August 7, 2012
Elk in the greater Yellowstone ecosystem are not reacting to their wolf predators with a strong predator-avoidance behavior thought to apply to prey animals, according to U.S. Geological Survey research.
Elk express mild fear of wolf predators in Yellowstone
Researchers simultaneously tracked the movements of wolves and the foraging behavior, body-fat levels and pregnancy of elk to determine whether wolves slow elk reproduction through fear alone.
Although the presence of nearby wolves clearly affected elk behavior, these effects were not strong enough to make elk “skinnier,” said USGS. When wolves were within 1 kilometer (.62 miles) of elk, elk movement rates and vigilance increased slightly, but their habitat use did not change, researchers found.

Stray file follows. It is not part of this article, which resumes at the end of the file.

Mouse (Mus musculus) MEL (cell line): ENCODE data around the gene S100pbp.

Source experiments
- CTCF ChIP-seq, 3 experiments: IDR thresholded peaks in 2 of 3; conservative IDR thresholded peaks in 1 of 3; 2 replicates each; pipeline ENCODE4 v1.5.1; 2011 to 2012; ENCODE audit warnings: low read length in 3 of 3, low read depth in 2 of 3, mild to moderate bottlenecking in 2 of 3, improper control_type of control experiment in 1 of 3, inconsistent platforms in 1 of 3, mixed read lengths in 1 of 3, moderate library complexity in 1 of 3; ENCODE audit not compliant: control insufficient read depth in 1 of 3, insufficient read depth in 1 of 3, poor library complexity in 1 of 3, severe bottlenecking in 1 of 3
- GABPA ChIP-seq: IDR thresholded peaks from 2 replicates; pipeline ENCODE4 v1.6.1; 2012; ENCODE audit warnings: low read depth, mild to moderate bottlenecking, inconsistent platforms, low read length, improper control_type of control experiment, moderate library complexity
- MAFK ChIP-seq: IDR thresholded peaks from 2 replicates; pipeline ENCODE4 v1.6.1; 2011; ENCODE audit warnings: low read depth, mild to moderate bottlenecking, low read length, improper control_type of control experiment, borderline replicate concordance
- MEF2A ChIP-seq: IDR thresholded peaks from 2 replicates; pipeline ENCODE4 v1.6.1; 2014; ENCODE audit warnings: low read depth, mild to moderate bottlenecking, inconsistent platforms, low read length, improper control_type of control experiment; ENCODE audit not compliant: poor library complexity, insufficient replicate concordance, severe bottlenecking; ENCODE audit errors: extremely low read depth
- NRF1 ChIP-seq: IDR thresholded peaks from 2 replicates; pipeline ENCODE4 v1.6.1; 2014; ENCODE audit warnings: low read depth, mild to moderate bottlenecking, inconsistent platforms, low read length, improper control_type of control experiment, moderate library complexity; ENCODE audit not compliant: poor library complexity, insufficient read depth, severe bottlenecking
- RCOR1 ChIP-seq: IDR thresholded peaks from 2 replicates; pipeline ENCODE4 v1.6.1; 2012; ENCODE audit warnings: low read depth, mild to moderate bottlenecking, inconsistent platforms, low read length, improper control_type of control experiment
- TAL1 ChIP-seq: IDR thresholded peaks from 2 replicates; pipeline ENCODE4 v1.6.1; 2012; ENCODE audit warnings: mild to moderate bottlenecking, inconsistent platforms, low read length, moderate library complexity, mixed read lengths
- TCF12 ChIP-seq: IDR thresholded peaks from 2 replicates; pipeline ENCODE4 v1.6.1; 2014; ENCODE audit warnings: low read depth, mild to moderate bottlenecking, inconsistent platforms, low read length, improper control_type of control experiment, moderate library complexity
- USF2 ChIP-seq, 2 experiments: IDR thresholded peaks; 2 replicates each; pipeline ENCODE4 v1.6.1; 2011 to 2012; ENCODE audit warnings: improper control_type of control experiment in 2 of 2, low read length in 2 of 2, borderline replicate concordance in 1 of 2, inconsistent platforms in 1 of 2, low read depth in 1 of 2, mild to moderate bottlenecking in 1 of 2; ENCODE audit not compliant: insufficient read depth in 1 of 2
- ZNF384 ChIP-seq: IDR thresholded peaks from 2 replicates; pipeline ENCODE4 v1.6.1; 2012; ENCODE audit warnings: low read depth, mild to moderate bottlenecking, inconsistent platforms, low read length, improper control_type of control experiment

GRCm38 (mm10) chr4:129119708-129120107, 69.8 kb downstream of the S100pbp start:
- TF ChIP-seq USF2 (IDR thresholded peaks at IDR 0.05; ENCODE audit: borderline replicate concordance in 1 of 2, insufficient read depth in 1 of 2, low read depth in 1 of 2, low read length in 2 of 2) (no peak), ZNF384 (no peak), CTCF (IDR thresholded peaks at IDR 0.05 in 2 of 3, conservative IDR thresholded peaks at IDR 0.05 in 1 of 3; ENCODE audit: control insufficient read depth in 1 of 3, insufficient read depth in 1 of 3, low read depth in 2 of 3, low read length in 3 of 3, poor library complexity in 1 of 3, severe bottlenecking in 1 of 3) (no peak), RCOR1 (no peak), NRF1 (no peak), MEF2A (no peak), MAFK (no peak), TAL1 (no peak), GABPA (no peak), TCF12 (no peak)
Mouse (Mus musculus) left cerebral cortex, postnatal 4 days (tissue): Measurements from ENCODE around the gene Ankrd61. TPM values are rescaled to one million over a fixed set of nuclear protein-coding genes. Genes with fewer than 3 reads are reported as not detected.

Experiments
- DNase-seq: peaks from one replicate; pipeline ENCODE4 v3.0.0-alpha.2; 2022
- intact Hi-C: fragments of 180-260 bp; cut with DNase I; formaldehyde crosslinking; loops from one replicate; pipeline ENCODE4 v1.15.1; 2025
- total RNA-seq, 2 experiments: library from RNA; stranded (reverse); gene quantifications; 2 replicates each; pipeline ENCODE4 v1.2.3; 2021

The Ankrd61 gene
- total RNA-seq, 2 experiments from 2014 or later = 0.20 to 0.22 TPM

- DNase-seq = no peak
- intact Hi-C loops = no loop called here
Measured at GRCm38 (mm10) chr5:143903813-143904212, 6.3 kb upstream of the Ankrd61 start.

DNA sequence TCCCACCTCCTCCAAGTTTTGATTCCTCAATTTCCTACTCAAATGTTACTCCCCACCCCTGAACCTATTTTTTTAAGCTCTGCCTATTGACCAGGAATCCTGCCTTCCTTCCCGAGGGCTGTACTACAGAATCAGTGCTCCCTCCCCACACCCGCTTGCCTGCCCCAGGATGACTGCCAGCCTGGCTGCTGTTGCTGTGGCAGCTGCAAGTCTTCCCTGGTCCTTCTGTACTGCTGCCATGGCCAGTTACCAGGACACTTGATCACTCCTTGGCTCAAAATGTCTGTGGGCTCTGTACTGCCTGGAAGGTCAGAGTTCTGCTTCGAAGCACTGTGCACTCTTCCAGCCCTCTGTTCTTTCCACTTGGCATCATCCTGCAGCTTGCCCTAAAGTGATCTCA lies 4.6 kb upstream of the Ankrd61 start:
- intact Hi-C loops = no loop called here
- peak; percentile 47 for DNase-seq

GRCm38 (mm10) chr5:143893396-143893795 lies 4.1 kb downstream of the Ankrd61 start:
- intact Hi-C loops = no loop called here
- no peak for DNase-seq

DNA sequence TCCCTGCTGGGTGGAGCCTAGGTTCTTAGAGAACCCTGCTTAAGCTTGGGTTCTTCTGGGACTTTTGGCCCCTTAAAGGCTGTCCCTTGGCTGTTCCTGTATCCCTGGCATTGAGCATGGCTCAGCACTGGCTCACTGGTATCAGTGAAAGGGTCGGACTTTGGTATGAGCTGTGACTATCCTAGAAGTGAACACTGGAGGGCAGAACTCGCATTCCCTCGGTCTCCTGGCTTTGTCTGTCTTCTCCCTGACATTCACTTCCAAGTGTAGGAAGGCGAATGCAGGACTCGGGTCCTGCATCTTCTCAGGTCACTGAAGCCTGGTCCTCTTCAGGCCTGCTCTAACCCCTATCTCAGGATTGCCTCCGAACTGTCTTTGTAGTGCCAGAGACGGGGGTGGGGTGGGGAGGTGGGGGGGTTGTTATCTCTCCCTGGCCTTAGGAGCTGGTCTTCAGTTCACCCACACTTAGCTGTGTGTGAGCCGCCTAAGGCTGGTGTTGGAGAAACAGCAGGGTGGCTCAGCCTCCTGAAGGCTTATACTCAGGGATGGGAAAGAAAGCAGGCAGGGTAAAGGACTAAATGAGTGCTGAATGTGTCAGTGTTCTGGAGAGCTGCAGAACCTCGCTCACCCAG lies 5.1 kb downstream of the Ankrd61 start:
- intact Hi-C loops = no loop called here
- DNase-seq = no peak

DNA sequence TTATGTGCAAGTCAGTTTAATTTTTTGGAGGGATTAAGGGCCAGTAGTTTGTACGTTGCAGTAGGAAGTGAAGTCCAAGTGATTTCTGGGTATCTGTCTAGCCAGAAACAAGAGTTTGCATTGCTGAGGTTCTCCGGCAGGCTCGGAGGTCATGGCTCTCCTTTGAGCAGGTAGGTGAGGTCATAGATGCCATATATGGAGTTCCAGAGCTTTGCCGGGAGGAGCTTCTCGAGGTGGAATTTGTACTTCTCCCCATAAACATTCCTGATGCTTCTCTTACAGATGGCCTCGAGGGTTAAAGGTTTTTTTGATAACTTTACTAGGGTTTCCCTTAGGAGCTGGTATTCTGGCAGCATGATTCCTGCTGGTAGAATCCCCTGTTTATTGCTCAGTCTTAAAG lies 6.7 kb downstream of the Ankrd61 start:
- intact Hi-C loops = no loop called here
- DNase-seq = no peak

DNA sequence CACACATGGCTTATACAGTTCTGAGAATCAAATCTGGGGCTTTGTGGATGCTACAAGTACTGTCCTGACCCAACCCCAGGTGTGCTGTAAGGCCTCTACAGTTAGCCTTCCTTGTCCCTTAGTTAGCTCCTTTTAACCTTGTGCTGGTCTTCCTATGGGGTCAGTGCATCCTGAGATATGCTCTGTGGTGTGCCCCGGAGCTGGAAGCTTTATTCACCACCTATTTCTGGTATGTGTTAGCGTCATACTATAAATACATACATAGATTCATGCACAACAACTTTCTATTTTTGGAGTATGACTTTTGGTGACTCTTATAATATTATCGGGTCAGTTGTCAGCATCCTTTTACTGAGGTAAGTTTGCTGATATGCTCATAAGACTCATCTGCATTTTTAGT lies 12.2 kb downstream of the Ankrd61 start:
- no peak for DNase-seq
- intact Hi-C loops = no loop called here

In areas with particularly high wolf predation risk, individual elk experienced 1 km wolf encounters infrequently, limiting the potential cumulative effects of wolves on elk behavior.
Prey foraging, reproduction
USGS cited small-scale studies of invertebrates and amphibians that have often shown that the risk of being killed by a predator can impact the behavior of prey animals strongly enough to reduce their foraging rates, nutrition and reproductive success. The new study, said the agency, contradicts the idea that large mammalian predators help shape ecosystems through the predator-avoidance behavior of their prey.
The study was the subject of a recent presentation, Spatial and temporal context limit the effect of wolves on elk behavior.